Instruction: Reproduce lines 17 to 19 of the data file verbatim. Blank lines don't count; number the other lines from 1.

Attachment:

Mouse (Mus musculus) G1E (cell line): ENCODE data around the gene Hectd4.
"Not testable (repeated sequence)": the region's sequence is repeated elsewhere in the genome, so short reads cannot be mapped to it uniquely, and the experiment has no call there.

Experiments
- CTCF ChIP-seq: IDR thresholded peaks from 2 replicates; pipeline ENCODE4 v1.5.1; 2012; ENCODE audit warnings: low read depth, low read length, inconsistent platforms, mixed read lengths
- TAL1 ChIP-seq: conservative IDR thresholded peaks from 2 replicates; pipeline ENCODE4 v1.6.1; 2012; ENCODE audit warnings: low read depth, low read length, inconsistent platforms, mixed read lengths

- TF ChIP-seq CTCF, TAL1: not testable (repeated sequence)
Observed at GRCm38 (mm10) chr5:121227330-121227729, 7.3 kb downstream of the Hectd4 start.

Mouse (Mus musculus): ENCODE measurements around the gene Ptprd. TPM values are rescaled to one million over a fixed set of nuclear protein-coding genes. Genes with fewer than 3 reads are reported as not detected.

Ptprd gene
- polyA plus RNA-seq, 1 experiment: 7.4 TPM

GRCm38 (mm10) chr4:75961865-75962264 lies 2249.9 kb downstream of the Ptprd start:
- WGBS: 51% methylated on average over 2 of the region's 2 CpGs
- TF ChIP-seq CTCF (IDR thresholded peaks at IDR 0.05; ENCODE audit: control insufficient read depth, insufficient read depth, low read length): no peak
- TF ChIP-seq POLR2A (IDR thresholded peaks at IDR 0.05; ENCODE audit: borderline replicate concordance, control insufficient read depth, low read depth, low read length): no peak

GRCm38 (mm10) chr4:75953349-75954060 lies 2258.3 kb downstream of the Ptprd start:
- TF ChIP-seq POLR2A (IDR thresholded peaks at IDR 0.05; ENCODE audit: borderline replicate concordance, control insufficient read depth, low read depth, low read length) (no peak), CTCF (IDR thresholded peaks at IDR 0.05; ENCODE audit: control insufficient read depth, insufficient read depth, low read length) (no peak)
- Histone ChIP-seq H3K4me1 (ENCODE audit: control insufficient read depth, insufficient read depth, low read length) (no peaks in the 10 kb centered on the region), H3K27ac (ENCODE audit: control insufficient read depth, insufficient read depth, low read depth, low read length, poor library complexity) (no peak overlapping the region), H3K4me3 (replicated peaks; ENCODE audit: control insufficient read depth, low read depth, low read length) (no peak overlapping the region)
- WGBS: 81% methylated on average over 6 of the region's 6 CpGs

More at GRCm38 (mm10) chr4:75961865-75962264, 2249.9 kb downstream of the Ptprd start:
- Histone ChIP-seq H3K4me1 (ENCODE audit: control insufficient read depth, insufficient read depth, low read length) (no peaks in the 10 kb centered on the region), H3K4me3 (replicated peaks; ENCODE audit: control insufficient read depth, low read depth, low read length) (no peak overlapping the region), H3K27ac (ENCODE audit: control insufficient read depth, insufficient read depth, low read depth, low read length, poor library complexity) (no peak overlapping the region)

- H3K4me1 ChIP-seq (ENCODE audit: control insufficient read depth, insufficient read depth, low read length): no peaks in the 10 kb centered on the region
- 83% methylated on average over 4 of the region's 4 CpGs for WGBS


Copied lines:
- Histone ChIP-seq H3K4me1 (ENCODE audit: control insufficient read depth, insufficient read depth, low read length) (no peaks in the 10 kb centered on the region), H3K27ac (ENCODE audit: control insufficient read depth, insufficient read depth, low read depth, low read length, poor library complexity) (no peak overlapping the region), H3K4me3 (replicated peaks; ENCODE audit: control insufficient read depth, low read depth, low read length) (no peak overlapping the region)
- WGBS: 81% methylated on average over 6 of the region's 6 CpGs

More at GRCm38 (mm10) chr4:75961865-75962264, 2249.9 kb downstream of the Ptprd start: